DescriptionOur knowledge of the circadian clock in plants has advanced considerably in recent years and we now have a clearer view of the biochemical processes making up its mechanism. Recent work provides insight into the central role played by the circadian system in the regulation of many aspects of metabolism. The multiple systems involved in photoreception have been determined, leading to an understanding of how light entrains the internal biological clock to the natural cycle of day and night, and how this impacts on key events in the plant lifecycle, such as the photoperiodic regulation of flowering.
This book provides a contemporary overview of endogenous plant rhythms for researchers and professionals in the plant sciences. It will also serve as a valuable source of reference for the wider circadian community.
Frank Harmon, Takato Imaizumi and Steve Kay, Department of Cell Biology, The Scripps Research Institute, La Jolla, California, USA.
2. Pseudo-response regulator genes""tell"" the time of day: multiple feedbacks in the circadian system of higher plants?.
Shiregu Hanano and Seth Davis, Department of Plant Developmental Biology, Max Planck Institute for Plant Breeding Research, Cologne, Germany.
3. Multiple and slave oscillators.
Dorothee Staiger and Corinna Streitner, Institut für Pflanzenwissenschaften, ETH, Zurich, Switzerland, and.
Fabian Rudolf, Institut für Biochemie, ETH, Zurich, Switzerland, and.
Xi Huang, Institut für Pflanzenwissenschaften, ETH, Zurich, Switzerland.
4. Entrainment of the plant circadian clock.
David Somers, Ohio State University, Columbus, Ohio, USA.
5. Photoreceptors and light signalling pathways in plants.
Victoria Larner, Keara Franklin and Garry Whitelam, Department of Biology, University of Leicester, UK.
6. Circadian regulation of global gene expression and metabolism.
Stacey Harmer and Michael Covington, Section of Plant Biology, University of California, Davis, California, USA, and.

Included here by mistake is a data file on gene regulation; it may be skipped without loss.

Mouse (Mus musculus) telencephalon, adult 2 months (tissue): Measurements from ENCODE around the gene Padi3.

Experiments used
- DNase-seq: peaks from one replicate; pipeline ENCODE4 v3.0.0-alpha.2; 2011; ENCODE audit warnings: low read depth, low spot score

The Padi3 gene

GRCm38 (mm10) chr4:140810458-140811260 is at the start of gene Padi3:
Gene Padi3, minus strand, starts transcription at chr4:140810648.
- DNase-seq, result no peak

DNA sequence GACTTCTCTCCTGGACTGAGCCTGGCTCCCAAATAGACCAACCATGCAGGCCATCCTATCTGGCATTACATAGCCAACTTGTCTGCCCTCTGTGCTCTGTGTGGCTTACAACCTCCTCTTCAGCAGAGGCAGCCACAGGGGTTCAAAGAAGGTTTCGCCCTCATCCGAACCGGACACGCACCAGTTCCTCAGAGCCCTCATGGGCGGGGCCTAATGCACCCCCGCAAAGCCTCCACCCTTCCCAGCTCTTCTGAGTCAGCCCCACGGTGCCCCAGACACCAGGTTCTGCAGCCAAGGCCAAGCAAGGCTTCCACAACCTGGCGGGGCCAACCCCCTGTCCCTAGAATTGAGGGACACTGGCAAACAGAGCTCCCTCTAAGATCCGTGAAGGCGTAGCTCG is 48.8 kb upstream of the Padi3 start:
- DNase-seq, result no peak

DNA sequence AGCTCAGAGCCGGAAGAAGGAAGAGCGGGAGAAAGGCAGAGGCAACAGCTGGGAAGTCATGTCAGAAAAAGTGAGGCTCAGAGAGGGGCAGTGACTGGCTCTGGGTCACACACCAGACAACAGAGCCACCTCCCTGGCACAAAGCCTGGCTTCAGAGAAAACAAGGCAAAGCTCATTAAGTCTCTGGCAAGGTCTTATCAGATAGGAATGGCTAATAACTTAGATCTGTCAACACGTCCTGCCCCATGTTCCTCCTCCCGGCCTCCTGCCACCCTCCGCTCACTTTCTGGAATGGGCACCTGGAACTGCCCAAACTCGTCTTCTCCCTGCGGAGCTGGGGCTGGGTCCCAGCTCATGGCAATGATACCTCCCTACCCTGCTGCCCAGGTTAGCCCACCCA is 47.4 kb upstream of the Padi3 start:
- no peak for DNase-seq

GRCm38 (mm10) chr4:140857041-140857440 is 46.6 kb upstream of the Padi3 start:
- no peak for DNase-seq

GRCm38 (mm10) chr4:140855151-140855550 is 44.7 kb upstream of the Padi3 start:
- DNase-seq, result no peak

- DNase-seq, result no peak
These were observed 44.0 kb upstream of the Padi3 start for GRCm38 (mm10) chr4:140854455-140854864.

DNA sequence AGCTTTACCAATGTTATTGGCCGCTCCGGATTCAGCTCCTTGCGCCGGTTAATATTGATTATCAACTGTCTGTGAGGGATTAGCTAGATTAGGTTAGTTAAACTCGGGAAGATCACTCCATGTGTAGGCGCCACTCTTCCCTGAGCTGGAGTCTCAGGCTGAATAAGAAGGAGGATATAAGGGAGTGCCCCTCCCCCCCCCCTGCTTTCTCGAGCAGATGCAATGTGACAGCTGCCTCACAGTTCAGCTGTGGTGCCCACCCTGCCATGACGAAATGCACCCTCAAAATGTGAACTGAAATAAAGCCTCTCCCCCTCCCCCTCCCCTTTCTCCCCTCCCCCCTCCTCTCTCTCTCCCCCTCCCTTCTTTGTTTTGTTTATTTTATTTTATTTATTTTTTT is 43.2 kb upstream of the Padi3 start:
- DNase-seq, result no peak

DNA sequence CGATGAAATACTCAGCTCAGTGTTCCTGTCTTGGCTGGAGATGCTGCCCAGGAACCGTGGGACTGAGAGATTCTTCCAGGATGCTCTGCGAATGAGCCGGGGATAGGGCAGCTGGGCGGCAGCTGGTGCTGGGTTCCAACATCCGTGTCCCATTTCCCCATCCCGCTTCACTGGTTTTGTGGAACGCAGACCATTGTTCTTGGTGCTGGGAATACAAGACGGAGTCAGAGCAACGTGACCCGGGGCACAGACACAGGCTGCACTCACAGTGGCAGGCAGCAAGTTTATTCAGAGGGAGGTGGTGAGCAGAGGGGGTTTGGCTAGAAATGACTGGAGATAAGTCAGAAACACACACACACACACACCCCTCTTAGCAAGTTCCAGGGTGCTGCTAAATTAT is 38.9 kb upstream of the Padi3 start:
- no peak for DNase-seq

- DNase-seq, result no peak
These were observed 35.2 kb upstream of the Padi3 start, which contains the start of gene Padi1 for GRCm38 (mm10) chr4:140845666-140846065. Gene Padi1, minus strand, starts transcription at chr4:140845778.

Oliver Bläsing and Mark Stitt, Max Planck Institute of Molecular Plant Physiology, Potsdam, Germany.
7. Photoperiodic responses and the regulation of flowering.
Isabelle Carré, Department of Biological Sciences, University of Warwick, Coventry, UK, and.
George Coupland, Max Planck Institute for Plant Breeding Research, Cologne, Germany, and.
Joanne Putterill, School of Biological Sciences, University of Auckland, New Zealand.
8. Circadian regulation of Ca2+ signalling.
Michael Gardner, Antony Dodd and Carlos Hotta, Department of Plant Sciences, University of Cambridge, UK, and.
Dale Sanders, The Plant Laboratory, Biology Department, University of York, UK, and Alex Webb, Department of Plant Sciences, University of Cambridge, UK.
9. The circadian clock in CAM plants.
James Hartwell, Centre for Novel Agricultural Products, Department of Biology, University of York, UK.
10. Clock evolution and adaptation: whence and whither?.
Carl H Johnson, Department of Biological Sciences, Vanderbilt University, Nashville Tennessee, USA, and.
Charalambos Kyriacou, Department of Genetics, University of Leicester, UK
Of interest to plant scientists more generally, in view of the relevance of circadian rhythms to so many processes
Contributors are drawn from major international laboratories